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He Became Student of the Game : Football: White couldn't play in '89 because of Prop. 48. In the end, it helped the athlete, who didn't say he had dyslexia.


BERKELEY — As locker nameplates go, it isn't much. There's his jersey number, 4 , and then his last name, White . That's it. Simple. To the point.

Yet, the first time Russell White saw it above the Cal football locker-- his --he almost broke down and wept. Almost.

"It hurt," he said. "It was touching and I felt like crying. But I'm not going to cry."

Tears, it seems, don't come easily for White. If they did, he would have filled buckets by now.

No doubt a drop would have spilled each time someone snickered at his failed and much-publicized attempts at the Scholastic Aptitude Test--the dreaded SAT. White could score touchdowns, an amazing 94 of them while at Crespi High, but give him a No. 2 pencil and a test booklet and he couldn't score much more than than the 200 points the SAT awards for correctly filling in your name.

Of course, White never told anyone he suffered from dyslexia. SAT? Try TAS.

Think of the tears he might have shed had he known what he was doing to his two favorite people, his mother and grandmother. White brought them joy, but he also brought them heartaches with his laziness and stubbornness, with being, well, a teen-ager.

There's more. Over the summer, he talked to his father for the first time in 13 years. Roosevelt White left when Russell was 6.

"Are you proud of me?" Russell asked.

The answer was enough to cause an upper lip to quiver. Except Russell's.

And this was the summer he made peace with his famous and occasionally notorious uncle, Charles White, who won a Heisman Trophy and everlasting fame at USC. Somewhere along the line, though, he lost a nephew. Until now.

A tear of joy from Russell? Never.

But hardest of all was a 1989 spent in academic purgatory, a year when White proved the SATs, his critics and his Van Nuys homeboys wrong. A year when he couldn't play a down of football for Cal, couldn't walk past Memorial Stadium without feeling isolated and empty.

Those days are over now. Russell White is whole again. He knew it the moment he saw that nameplate.


Crespi High is an all-boys Catholic prep school in Encino, enrollment about 500 students. When White arrived there in 1985, he was the only black student. His cousin, former UCLA star Kermit Alexander, had helped arrange his admittance, all with the enthusiastic approval of Russell's mother, Helen, who wanted, as mothers do, the best for her son.

It was a curious merger of student and school. White didn't want to be there. He wanted to be at public school, where his friends were.

And Crespi officials weren't quite sure what they had gotten themselves into. This is a school from which 98% of the graduates go on to college, about 75% of those to four-year universities. The average SAT score is 150-200 points higher than the national average.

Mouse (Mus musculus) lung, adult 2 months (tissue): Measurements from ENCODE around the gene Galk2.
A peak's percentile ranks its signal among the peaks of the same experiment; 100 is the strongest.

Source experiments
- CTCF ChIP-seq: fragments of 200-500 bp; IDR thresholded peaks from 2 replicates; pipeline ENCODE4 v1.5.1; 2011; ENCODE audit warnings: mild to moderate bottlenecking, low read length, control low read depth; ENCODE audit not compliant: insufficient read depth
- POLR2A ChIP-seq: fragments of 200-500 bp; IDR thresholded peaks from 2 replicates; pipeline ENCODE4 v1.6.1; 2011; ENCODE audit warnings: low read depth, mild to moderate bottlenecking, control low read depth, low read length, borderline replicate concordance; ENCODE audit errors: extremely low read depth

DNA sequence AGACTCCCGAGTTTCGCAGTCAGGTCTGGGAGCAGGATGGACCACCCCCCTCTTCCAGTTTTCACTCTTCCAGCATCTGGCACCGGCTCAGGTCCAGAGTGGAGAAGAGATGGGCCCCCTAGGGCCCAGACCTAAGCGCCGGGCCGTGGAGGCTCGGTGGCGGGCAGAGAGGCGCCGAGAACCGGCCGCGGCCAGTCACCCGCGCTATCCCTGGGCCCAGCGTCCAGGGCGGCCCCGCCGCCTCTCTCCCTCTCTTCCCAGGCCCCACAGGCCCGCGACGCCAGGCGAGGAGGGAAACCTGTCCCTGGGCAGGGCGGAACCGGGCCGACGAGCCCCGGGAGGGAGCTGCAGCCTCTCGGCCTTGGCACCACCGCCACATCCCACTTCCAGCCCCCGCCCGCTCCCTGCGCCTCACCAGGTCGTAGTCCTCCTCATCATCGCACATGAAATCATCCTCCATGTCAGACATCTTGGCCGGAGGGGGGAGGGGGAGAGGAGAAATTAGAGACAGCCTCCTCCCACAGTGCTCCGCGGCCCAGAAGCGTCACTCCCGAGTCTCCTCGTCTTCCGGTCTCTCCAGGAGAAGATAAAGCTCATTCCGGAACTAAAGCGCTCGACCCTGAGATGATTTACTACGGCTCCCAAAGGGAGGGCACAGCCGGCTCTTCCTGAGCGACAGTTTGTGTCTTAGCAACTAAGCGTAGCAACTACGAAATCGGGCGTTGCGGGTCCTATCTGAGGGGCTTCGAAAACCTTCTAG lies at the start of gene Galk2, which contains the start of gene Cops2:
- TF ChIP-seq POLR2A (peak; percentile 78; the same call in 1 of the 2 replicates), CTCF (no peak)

And then there was White, who wasn't exactly a National Merit Scholar candidate.

"What a lot of people fail to realize about Russell is that he entered Crespi significantly behind the majority of kids on an academic level," said Bill Redell, Crespi's former football coach. "Crespi recognized that."

Joel Wilker, a history teacher at the time, was assigned to oversee the academic progress of various Crespi freshmen, among them White. Their first meeting had all the sizzle of an afternoon nap.

Wilker: "So, you're Russell White."

White: "Hi."

White, against his will, was put into an environment as foreign as Paris. He was polite, shy, conscientious and scared.

"I knew I was going to have to work with him, work to get some words out of him," said Wilker, now a vice principal at Crespi.

One thing was sure: There would be no need for an athletic adviser. White pretty much had that subject covered.

"It was like a man playing with boys," Wilker said.

The first time Redell saw White touch a football was at a freshman scrimmage between Crespi and Thousand Oaks High. As defenders zeroed in, White snatched a bouncing punt and ran 85 yards for a touchdown. Redell, a former coach in the United States Football League, turned to an assistant and said, "Hey, this guy is going to bring us a (CIF Southern Section) Big Five championship one of these days."

The legend of White grew each week. Crespi freshman games, once sparsely attended, began to attract bigger crowds. Word got out: Crespi had a player like no one else.

"Russell White was way ahead of his time," Redell said. "He's the finest high school player I've ever seen. And I said that before he played a (varsity) game at Crespi."

Of course, all of this worried Helen White. When her son was 7 and playing in a clinic league, she saw him field a punt much the same way he fielded the punt against Thousand Oaks that day. With would-be tacklers only a few feet away, he grabbed the ball and "ran through them like a pinball," Helen White said. "It made me wonder. It scared me. How does he have that instinct?"

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